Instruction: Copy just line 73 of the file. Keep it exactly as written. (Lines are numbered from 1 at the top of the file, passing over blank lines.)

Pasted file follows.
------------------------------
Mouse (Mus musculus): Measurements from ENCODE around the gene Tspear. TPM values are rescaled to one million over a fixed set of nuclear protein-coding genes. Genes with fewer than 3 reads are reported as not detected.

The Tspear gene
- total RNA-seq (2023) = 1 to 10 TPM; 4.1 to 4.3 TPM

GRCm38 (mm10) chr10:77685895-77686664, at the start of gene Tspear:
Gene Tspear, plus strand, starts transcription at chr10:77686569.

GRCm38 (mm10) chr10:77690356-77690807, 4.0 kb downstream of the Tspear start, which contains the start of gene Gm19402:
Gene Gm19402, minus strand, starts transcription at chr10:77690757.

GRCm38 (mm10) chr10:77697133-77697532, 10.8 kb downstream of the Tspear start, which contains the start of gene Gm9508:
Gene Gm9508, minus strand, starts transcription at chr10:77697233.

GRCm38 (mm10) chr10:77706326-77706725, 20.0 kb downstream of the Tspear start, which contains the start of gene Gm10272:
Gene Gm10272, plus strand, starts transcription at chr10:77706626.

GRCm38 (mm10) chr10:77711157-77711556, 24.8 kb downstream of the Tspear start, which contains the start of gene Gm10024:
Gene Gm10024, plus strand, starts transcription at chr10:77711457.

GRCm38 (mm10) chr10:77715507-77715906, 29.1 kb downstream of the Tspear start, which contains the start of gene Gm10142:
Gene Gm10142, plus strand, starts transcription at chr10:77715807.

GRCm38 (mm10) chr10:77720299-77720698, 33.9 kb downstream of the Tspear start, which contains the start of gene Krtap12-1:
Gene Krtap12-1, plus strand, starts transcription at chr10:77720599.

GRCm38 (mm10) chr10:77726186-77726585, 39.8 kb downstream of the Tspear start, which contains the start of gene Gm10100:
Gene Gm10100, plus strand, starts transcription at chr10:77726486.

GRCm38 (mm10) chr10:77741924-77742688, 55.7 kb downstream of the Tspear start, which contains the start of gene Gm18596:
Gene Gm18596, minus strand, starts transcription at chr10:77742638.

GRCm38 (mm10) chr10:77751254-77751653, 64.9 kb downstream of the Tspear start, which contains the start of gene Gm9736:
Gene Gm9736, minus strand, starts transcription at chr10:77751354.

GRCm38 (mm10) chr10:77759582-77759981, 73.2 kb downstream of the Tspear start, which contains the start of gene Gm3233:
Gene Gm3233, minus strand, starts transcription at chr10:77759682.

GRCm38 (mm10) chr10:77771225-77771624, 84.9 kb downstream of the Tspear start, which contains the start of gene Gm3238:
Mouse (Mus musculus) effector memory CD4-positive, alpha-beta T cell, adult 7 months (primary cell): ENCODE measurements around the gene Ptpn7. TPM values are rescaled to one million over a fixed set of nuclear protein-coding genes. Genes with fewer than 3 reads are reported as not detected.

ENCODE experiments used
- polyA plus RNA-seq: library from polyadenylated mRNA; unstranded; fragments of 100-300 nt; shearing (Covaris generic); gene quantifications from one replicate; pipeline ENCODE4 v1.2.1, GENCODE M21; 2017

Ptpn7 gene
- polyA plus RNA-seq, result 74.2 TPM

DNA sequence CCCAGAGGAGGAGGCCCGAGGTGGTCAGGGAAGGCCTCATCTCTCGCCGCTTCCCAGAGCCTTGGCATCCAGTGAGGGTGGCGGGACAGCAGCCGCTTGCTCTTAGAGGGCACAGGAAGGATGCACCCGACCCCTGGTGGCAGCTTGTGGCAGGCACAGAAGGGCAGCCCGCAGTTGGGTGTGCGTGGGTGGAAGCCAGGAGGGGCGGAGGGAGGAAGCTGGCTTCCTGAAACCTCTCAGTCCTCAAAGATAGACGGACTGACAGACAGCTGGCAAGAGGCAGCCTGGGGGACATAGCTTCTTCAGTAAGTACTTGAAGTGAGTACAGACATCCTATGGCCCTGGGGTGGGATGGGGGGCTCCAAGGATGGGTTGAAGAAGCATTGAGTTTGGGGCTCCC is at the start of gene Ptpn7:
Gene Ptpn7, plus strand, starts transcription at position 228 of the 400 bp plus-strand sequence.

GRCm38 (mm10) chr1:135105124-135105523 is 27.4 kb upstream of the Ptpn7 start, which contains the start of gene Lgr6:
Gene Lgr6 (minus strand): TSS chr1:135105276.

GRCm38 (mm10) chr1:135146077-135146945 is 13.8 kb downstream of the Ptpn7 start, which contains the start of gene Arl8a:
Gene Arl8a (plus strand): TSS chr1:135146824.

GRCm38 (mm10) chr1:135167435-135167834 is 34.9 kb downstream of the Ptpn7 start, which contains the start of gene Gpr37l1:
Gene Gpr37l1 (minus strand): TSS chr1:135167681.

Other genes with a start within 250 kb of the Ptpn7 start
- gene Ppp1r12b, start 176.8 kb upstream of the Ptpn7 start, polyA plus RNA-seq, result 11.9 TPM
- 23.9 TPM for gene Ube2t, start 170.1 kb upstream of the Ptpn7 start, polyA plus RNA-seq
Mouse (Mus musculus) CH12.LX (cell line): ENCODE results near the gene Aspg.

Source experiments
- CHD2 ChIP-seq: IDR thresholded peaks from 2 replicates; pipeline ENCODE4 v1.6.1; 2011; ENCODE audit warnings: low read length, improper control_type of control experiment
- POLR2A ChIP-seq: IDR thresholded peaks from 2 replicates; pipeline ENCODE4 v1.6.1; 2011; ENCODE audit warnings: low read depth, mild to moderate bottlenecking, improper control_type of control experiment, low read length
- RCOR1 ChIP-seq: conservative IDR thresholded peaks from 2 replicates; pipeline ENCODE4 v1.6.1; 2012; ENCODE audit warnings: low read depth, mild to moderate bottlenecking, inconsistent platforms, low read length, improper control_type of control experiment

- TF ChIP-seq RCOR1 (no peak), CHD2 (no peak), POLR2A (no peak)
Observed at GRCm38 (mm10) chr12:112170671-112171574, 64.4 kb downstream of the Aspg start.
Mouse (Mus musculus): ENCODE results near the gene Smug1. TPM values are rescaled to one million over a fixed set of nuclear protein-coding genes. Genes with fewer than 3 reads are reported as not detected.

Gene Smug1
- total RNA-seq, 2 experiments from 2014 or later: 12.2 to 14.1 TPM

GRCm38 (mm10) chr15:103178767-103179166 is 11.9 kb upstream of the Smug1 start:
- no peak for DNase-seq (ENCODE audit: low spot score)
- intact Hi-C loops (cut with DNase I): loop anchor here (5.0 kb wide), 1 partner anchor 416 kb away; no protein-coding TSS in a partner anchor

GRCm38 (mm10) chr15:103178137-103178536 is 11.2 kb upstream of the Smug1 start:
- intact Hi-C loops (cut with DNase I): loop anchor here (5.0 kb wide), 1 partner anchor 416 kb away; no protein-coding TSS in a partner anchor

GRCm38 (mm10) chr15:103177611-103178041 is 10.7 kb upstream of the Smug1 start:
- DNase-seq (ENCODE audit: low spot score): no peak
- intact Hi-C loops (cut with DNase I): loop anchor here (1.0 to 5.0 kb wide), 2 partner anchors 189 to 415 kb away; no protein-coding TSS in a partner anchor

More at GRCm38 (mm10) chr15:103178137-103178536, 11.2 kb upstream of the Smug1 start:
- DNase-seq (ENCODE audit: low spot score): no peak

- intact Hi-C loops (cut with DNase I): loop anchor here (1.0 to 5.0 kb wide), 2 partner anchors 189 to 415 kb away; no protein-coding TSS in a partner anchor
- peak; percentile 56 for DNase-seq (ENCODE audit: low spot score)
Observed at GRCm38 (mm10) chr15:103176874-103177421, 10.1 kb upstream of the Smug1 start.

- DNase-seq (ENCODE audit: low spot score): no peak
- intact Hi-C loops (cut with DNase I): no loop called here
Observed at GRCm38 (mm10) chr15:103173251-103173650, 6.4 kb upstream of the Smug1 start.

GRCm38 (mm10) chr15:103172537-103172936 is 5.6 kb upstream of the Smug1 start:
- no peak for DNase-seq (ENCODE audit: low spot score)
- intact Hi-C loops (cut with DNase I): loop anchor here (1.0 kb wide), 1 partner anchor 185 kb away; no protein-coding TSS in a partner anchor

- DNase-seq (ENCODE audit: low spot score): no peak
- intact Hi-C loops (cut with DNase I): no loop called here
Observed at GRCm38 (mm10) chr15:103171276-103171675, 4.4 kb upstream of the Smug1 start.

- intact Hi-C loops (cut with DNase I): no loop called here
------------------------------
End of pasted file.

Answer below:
- intact Hi-C loops (cut with DNase I): no loop called here